Paguro Upcycle Launches Eco Friendly, Sustainable Homewares.

Reusing, recycling, and transforming existing materials is growing in popularity, thanks to TV shows, including The Repair Shop, Money for Nothing, and Find It, Fix It, Flog It.

Nottingham-based Paguro Upcycle has launched a brand new range of eco-friendly, sustainable kitchen and dining accessories, – in a bid to tackle fast homewares.

The launch was partly inspired by IKEA’s recent purchase of Topshop’s former flagship store on Oxford Street.

Since the pandemic began, as you’ll be aware, people have spent more time in their homes than ever before (due to the national and global lock-downs), which understandably, – has led to a huge rise in home improvement projects. There’s also been a material shortage across the nation (in the UK).

Whilst people might appear to be focused towards creating an Instagram or a Pinterest-worthy house, are they losing sight of where their products came from, and how they were made? Regardless, Paguro Upcycle is aiming to tackle this assumption through innovative upcycling methods that gives unwanted materials a new lease of life: for instance, each item in their brand new homeware range is made from 100% recycled wood.

Several different materials are used to make the products, including rosewood, teak, and offcuts from jackfruit. Products featured in the range include(s) chopping boards, fruit bowls, serving bowls, coasters, and nibble dishes. Each item is unique, because the materials used are all reclaimed, and therefore, – they’re all slightly different. This prevents trees from being cut down, and it stops unnecessary waste from being added to landfills.

Aside from these brand new kitchen and dining accessories, the brand has also launched a new line of wood-based earrings, which makes for an ideal gift, – for those who enjoy being surrounded by nature and the outdoors. In addition, there’s also an eco-office and study line, featuring a glasses case, a pencil holder, a pencil case, and a trinket tray.

Yen Wei Goo (Paguro Upcycle’s Founder and Director), said: “We’re delighted that our brand new eco-friendly homeware range has launched just in time for the festive period. When we talk about sustainable shopping, many of us think about clothing or accessories, but we need to think about homeware, too.”

“If we really are going to make a difference to the planet and to climate change, we need to make changes across every aspect of our lives. We hope that our new range will help customers to embrace stylish sustainability in their home(s),” added Yen Wei Goo.

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Paguro Upcycle was launched in October 2013, and is a female run-and-owned online boutique and wholesaler for ethically-made fashion accessories. Aside from championing sustainability, Yen Wei Goo is also well-known for her entrepreneurial flair, and her varied charitable work. Paguro Upcycle proudly supports CARE International, Plastic Oceans, and Transforming Lives for Good.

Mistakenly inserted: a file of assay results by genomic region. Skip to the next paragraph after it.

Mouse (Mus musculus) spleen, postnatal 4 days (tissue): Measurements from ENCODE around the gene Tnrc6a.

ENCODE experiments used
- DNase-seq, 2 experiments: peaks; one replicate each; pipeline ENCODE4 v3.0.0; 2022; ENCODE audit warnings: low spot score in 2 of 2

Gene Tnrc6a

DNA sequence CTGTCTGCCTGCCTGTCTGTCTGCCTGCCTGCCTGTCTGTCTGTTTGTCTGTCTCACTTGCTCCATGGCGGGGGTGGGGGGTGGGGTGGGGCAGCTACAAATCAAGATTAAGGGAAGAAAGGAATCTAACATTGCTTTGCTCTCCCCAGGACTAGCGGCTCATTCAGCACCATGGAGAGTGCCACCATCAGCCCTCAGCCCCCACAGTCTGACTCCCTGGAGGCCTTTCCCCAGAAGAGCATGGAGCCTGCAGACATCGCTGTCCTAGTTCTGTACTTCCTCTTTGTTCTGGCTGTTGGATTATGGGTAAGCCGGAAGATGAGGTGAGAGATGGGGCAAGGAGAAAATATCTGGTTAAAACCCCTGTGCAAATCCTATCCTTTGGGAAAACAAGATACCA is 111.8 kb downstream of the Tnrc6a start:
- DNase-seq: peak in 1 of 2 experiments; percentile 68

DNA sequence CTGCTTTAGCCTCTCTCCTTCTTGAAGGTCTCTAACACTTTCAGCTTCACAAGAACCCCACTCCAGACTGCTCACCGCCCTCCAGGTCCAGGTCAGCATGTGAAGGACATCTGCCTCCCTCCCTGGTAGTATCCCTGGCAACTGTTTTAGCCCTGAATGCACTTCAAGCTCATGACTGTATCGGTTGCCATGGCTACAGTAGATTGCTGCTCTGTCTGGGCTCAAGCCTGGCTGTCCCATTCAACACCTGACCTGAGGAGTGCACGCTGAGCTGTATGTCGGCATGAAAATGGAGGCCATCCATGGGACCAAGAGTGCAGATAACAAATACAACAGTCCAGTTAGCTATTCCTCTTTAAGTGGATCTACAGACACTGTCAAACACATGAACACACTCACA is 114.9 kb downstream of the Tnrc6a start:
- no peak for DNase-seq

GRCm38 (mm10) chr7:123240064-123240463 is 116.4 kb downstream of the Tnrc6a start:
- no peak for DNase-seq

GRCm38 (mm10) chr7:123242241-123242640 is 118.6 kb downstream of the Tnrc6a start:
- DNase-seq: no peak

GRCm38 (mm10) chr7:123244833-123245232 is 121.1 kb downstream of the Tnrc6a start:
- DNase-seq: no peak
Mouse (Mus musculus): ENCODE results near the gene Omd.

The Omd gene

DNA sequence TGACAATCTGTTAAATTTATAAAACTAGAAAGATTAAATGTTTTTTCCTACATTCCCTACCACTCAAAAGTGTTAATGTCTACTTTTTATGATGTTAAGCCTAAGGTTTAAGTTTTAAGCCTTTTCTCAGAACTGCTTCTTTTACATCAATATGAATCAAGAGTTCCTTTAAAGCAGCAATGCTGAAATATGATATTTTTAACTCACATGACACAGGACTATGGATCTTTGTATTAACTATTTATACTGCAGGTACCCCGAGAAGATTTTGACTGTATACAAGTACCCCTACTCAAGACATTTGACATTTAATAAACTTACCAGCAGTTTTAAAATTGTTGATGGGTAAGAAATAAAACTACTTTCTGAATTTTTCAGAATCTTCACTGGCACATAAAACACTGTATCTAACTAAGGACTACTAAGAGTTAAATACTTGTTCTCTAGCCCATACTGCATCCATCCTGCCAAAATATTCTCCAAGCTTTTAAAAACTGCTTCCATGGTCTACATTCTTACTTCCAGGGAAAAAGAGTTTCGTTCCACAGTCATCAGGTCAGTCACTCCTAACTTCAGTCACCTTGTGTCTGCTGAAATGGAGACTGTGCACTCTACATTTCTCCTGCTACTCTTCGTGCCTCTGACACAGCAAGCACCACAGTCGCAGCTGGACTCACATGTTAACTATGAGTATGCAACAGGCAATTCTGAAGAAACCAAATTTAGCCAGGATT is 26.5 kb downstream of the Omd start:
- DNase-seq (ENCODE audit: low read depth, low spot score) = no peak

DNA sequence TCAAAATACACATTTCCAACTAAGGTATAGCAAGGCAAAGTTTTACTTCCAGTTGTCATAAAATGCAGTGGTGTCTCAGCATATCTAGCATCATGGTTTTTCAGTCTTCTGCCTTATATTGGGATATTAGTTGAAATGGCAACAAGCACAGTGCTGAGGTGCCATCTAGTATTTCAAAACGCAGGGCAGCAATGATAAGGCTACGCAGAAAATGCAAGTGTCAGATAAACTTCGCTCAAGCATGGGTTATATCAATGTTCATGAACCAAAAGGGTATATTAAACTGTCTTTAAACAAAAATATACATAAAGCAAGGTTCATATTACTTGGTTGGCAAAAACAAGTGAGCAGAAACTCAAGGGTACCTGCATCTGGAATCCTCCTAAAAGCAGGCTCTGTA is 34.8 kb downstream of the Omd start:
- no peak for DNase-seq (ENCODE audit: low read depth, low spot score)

Although Yen has always had an interest in fashion, a combination of factors led her to start Paguro Upcycle. Yen became disillusioned with the high street. All she saw, was large chains providing fast-fashion, and embracing a throwaway culture. Yen decided to create a brand that represented what she had long yearned for: individuality, quality, and craftsmanship.

Whilst travelling in Southeast Asia, Yen came across a social enterprise by chance. Their mission was to create ethical bags and accessories, – using repurposed and recycled materials. What made these products stand out, – was the imaginative way in which the materials had been transformed, and the positive impact it was having on the local community.

After giving up her successful career in accountancy, Yen set out to create a business which reflected her passions, and that brought something different to the UK fashion industry. By collaborating with social enterprises and artisanal producers in the UK, Yen now provides a unique range of upcycled jewellery, bags, and fashion accessories.

Due to COVID-19, Paguro Upcycle has had to change the way it operates over the past 18 months. The craft markets, the festivals, and the events the brand used to attend weren’t held because of the pandemic. Becoming a predominantly online brand has had its difficulties, but with the demand for sustainable products from independent retailers growing, they’re optimistic about their future.

And last but not least, Yen has been shortlisted for the Great British Entrepreneur Awards, twice.

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